They're completely autonomous. And so it's really a matter of what feels like international reparations for the pain inflicted on Haiti by United states, which we benefit from here. And then in Puerto Rico, we have a sibling farm called think of Conciencia in Vieques. And they're wonderful folks. It's very much like the Soul Fire of Puerto Rico. And since the hurricane, they have been providing paid work as well as food relief to thousands of people on the island. And so we're trying to leverage again, and our networks in the United States to transfer resources to the project that they have identified and that they're running.

Deepa Iyer:

Leah, as we close up the conversation, I want to ask you a couple more questions. One is, how can folks get involved, right? There might be people listening who are learning about food apartheid and food sovereignty for the first time, there might be others who want to get in engaged, but they don't know how and they're living in places, not in New York, for example. Tell us a little bit about how everyday folks can make a difference in terms of how they utilize and think about the food system generally, to how they can actually support and get engaged with initiatives like yours.

Leah Penniman:

You know, we all can take a stand and make a difference in terms of working towards food justice. And I encourage people to follow the lead of those most impacted by the issues no matter what our geography. So a first step is to find out what's already going on in your area, particularly projects that are led by people of color and projects that are led by people who've experienced hunger and displacement, and to ask what's needed. And sometimes that's not super sexy. It might just be filling up the coffee pot or doing childcare or providing transportation, but that's always a really good starting place.

Leah Penniman:

On our website, we do have a list of actions you can take in terms of pressuring or encouraging your local schools and businesses and elected officials to make shifts in policy that will help more people get access to good food and good land. And then I think too doing some self education and self reflection around ways to uplift our own personal food sovereignty, what are ways that we can choose health and choose connection to land and choose to honor farm workers in our day to day?

Deepa Iyer:

I started off at the beginning asking you what your point of entry is into the work you're doing. And you talked about how it started in a very personal way with your family. And as we close this segment, I want to ask you what sustains you to keep going? You've been doing this work, I know since 1996. And so what are the ways in which you sustain yourself?

Leah Penniman:

Well, in some ways, I think it's just your stubbornness. There are fellow us who really don't want to give up and we don't want to give in, and we want to see our community to the other side of the struggle. So a lot of it is that it's just grit. But I think also it's true that when I hear feedback from alumni and folks have gone through our programs, that being at soul fire farms is a little taste of what it would feel like to be free. That it is an overflowing cup of resilience to be here on this land and in this community and learning the things that we have to offer. For me, that type of feedback reminds me that all of the long hours and the struggle and the frustration is really making a difference in terms of our community agency and our community sovereignty.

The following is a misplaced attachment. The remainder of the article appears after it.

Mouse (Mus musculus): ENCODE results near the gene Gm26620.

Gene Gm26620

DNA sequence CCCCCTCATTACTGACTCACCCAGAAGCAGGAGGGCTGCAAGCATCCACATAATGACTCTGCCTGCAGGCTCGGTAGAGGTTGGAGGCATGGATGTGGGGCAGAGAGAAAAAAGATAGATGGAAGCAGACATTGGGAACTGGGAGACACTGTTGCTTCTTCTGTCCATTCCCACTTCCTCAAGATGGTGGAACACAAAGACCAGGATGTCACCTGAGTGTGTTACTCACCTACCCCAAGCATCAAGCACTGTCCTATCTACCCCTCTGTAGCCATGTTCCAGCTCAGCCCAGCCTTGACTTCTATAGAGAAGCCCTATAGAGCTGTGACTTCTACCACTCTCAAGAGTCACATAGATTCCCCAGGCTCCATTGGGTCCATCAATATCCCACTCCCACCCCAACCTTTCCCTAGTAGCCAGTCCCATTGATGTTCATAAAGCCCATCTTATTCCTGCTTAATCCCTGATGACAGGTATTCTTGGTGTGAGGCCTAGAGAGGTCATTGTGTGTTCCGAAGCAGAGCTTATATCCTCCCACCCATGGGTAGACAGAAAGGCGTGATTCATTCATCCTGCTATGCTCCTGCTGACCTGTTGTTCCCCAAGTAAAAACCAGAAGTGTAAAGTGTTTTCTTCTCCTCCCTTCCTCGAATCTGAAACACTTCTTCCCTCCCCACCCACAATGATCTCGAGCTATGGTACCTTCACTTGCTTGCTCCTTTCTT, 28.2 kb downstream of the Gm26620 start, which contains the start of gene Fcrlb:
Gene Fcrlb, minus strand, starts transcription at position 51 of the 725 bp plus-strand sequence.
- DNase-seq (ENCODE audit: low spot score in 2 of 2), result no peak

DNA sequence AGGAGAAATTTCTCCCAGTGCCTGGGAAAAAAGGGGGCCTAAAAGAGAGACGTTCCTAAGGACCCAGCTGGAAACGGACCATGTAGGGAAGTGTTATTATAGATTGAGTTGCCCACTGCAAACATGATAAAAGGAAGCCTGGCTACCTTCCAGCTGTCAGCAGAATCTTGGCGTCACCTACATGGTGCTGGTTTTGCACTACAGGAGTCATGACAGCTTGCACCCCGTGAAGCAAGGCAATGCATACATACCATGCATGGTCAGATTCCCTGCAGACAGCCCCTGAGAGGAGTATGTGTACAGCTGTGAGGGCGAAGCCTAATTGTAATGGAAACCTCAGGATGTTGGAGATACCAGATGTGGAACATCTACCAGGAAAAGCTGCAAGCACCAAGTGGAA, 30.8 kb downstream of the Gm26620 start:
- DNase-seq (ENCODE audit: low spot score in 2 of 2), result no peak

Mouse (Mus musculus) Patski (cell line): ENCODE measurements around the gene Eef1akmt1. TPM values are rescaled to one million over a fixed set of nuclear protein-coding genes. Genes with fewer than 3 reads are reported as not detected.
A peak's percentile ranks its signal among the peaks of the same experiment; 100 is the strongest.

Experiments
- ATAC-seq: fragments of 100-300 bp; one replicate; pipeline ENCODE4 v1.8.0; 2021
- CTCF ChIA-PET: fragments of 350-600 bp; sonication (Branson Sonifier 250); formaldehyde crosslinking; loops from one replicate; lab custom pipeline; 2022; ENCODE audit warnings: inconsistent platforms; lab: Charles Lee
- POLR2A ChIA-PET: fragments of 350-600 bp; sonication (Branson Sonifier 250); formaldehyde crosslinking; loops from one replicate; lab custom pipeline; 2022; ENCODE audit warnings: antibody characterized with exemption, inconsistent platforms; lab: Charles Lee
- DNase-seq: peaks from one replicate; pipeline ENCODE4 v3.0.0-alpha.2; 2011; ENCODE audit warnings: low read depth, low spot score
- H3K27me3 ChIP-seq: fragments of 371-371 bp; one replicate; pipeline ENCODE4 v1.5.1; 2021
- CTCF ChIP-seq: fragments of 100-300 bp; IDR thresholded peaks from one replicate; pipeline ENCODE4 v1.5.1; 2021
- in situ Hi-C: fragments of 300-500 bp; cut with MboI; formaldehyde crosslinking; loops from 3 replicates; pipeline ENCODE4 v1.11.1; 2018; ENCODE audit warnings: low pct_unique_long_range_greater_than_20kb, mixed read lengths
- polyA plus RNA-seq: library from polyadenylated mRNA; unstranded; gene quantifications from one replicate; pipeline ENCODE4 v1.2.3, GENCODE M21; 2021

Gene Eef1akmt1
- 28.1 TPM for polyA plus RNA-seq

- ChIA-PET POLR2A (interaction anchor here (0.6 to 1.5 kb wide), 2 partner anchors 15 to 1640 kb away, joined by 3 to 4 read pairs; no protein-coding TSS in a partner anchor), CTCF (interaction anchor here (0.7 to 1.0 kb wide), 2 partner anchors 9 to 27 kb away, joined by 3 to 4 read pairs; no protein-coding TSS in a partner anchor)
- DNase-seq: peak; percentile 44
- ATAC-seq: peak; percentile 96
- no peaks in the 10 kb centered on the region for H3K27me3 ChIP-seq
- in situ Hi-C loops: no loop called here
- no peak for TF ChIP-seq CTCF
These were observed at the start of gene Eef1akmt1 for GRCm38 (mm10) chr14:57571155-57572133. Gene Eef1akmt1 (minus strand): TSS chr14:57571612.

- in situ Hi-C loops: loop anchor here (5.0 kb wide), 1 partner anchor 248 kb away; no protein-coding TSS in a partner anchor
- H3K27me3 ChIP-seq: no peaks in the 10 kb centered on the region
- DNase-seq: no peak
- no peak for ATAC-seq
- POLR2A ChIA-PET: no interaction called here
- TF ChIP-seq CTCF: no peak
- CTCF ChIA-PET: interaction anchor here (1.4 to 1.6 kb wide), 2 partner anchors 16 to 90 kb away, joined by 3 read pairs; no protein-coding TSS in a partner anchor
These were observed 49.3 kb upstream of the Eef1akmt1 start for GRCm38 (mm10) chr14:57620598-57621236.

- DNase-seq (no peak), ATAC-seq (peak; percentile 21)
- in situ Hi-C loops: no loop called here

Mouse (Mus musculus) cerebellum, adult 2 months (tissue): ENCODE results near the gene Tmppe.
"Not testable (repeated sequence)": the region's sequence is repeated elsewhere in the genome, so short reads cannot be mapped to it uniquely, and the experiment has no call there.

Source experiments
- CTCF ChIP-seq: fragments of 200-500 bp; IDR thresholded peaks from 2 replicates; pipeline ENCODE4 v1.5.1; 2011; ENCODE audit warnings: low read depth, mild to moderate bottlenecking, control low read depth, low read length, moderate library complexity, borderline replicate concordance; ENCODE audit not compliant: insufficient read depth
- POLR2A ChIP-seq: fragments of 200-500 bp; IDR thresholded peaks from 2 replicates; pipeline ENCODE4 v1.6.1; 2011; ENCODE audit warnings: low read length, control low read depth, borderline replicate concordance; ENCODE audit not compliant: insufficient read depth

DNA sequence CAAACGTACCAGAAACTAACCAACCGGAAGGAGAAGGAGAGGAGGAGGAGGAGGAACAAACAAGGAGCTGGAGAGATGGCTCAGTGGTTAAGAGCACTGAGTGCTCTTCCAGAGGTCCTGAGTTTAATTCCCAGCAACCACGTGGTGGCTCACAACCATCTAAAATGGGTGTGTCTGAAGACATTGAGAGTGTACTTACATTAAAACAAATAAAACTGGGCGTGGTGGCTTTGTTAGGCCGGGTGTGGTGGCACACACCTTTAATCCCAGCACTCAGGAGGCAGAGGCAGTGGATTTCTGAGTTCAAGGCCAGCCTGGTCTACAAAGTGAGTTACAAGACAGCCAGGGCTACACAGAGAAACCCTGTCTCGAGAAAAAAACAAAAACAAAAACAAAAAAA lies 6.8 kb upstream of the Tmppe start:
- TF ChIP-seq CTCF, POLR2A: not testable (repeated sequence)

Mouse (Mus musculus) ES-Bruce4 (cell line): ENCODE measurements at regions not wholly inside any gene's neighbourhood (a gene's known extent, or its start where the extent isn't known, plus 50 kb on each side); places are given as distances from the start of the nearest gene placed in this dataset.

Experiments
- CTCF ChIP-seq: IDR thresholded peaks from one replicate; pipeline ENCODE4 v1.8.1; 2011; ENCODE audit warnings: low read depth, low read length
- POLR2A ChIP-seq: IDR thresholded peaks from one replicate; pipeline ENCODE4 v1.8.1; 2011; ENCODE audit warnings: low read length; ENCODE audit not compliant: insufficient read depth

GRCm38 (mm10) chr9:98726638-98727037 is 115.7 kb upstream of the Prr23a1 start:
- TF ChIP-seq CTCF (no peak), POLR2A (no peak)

Deepa Iyer:

For anyone who's met Leah. It's very clear because it comes out of you. And again, Leah, thank you so much for your work, for your energy, for your commitment. It's such an inspiration. And I hope that more folks will learn about Soul Fire Farm and the different initiatives, as you said, in the places that they live and educate ourselves about them. Thank you so much for joining us.

Leah Penniman:

Oh, thank you so much for including me in this powerful project. I appreciate it.

Deepa Iyer:

Now, we're going to switch gears and we're going to talk about a movement. That's captured all of our emotions, which is the MeToo movement started by Tarana Burke, a black woman. The hashtag MeToo is an individual in collective declaration of the shared experiences that women have with sexual violence, harassment, and inequality in every single sector and aspect of our lives. Recently, many women, particularly those in Hollywood, started a movement called Time's Up, which focuses on workplace harassment. But clearly there are many women, especially those in service industries, who are enduring harassment and inequity at even greater levels. And women of color are contending with violence in our homes and workplaces as well.

Deepa Iyer:

Joining me now is Shivana Jorawar. Shivana is the co-chair of Jahajee Sisters, an organization based in Queens, New York. She's also with the center for reproductive rights, and she's worked previously at the National Asian Pacific American Women's Forum. And she serves as a board member of the National Queer Asian Pacific Islander Alliance. Before we get started with this interview, I just want to provide a warning that we're going to be talking about some graphic violence in this particular segment. Shivana, welcome to the podcast.

Shivana Jorawar:

Thanks so much for having me. I'm honored to be with you.

Deepa Iyer: